Please note the following exclusions:

  • full or partial PhD studentships
  • full or partial MSc/MRes studentships (UKRI does not provide funding for stand-alone masters training grants)
  • apprenticeships
  • conference attendance/travel bursaries
  • subscriptions to existing platforms
  • training aimed primarily at non-UK based researchers and innovators
  • training aimed primarily at individuals undertaking undergraduate or postgraduate study
  • large infrastructure costs. Equipment required to carry out the project will be considered.

How to apply

Pre-registration is required so that we can confirm suitability of the proposal prior to the full application stage. Please register your expression of interest by 30 September 2020.

We will notify you of approval to submit a full application by the 13 October 2020. Please note, only minimal feedback regarding fit to scope of call will be provided at this stage. Applications that do not receive approval at this stage will not be considered further.

Full applications must be submitted by all organisations via Je-S by 16:00 on 17 November 2020. All applicants should ensure that they allow sufficient time for their application to pass through their organisation’s internal and Je-S submission routes prior to the 16:00 deadline.

Applications can include industry partner(s). Applicants with industrial partner(s) will need to include ‘DSTICA:’ as a prefix to their project title and, if notified of approval to submit a full Je-S application, complete the Project Partner section in Je-S and submit a DST Industry Collaboration Agreement (DSTICA) Form and Heads of Terms.

Required documentation

In addition to completing the Je-S form, the following should be provided:

  • Case for support (see template, six pages)
  • Capability to deliver (see template, two pages, please upload to the Je-S form using the ‘Supporting Data’ attachment type)
  • Diagrammatic Workplan (Gantt chart suggested, one page)
  • Justification of Resources (two pages).

No additional attachments will be accepted. Letters of Support are not required for this call. Applications that exceed the page limits above will not be taken forward for panel review.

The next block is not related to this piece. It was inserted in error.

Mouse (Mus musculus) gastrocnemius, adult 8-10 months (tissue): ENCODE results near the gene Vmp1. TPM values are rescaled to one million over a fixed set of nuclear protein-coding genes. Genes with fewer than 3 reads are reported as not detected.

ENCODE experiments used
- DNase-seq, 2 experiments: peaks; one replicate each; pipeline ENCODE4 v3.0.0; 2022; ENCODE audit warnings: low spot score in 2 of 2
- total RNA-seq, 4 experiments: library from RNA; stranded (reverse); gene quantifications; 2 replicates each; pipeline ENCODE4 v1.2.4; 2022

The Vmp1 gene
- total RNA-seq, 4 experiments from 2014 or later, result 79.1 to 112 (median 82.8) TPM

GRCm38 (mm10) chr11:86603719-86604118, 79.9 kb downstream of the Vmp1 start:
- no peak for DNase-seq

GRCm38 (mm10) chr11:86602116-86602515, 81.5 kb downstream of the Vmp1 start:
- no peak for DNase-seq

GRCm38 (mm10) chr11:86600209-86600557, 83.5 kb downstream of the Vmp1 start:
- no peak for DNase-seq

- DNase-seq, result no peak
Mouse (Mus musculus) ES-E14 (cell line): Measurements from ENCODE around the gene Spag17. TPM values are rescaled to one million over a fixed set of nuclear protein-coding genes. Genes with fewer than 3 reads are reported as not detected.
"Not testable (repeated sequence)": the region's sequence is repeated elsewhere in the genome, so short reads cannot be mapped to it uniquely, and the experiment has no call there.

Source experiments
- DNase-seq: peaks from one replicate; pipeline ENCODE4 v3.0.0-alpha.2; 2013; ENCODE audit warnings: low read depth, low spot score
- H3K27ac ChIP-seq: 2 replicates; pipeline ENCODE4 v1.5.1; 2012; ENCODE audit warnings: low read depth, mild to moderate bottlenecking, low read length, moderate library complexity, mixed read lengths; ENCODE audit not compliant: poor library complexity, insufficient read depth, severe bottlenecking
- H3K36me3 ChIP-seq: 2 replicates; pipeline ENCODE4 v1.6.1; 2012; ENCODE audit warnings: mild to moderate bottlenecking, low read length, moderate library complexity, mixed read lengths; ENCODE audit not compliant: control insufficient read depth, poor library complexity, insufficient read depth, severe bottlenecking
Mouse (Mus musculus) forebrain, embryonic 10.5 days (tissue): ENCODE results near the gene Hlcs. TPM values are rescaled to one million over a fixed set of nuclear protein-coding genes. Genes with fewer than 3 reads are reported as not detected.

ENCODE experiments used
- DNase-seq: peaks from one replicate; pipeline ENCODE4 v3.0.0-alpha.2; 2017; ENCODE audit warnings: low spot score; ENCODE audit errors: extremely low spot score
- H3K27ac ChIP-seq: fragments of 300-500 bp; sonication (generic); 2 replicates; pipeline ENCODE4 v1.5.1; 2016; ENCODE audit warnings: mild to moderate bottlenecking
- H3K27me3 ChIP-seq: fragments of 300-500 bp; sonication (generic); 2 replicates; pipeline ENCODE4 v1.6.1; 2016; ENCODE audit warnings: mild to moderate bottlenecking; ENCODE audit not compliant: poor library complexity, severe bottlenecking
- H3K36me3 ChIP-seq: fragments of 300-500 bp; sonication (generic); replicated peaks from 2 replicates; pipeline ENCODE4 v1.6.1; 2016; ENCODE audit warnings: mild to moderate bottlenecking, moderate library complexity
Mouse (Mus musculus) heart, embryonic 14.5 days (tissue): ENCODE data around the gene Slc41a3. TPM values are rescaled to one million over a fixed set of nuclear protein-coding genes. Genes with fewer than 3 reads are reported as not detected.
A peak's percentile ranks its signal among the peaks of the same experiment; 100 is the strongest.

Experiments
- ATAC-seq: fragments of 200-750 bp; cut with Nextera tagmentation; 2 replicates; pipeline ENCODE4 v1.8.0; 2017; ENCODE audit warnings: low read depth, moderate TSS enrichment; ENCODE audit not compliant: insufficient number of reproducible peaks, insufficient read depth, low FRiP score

How we will assess your application

Proposals will be evaluated by a panel with broad expertise in data science and/or training delivery. User perspectives will also be included.

Panel assessment criteria will include:

Scientific value and quality of training

  • fit to scope of call
  • the opportunity to be addressed, including the scientific focus of the proposal, training need being met, and timeliness
  • the nature of the training provision (including targeted priority areas) and rationale behind the proposed approaches
  • quality and distinctiveness of the offering, including best practice, innovation in approaches and/or uniqueness of provision.

Strategy

  • planned approach to delivery of the programme, including:
    • clear identification of audiences and appropriateness of targeting and tailoring of training, e.g. for different career stages, skill levels, and sectors
    • ensuring visibility and access of the training offering at a regional/national level
    • active approaches to ensure diversity and inclusion within the programme
    • strategy for allocation and prioritisation of resources (e.g. oversubscribed courses)
  • longer-term sustainability and legacy of training resources after the funded period (including enabling re-use of developed resources by others).

Value and impact

  • value for money, including:
    • rationale for the proposed use of resources
    • cost effectiveness considering breadth and context of training offer
  • benefits to be delivered, including:
    • added value over any related existing activities
    • indicative measures of success.

Team and management

  • capability of the team to deliver the programme, including track record
  • plan for project management and governance, including arrangements for stakeholder input.

Contact details

Additional info

Health and bioscience researchers are now regularly employing computationally-dependent analysis and modelling approaches to process data ‘at scale’ that is advancing the frontiers of discovery, but there remain significant challenges to undertaking this new mode of health and bioscience research.

Realising the potential of data-intensive science requires a digitally-skilled scientific workforce with broad data literacy and foundation skills across the research community, alongside specialised technical roles in data science. This has come into particularly sharp focus through initiatives such as the Human Cell Atlas and widespread adoption of single-cell genomic sequencing to investigate evolution and diversity in tumours.

The key objective of successful proposals is to give researchers the self-confidence and skills to analyse their own data. Applicants may find it helpful to consider a recent OECD report (PDF, 1,811KB), which provides context relevant to this funding opportunity and the challenges of growing capability in this area.

Supporting documents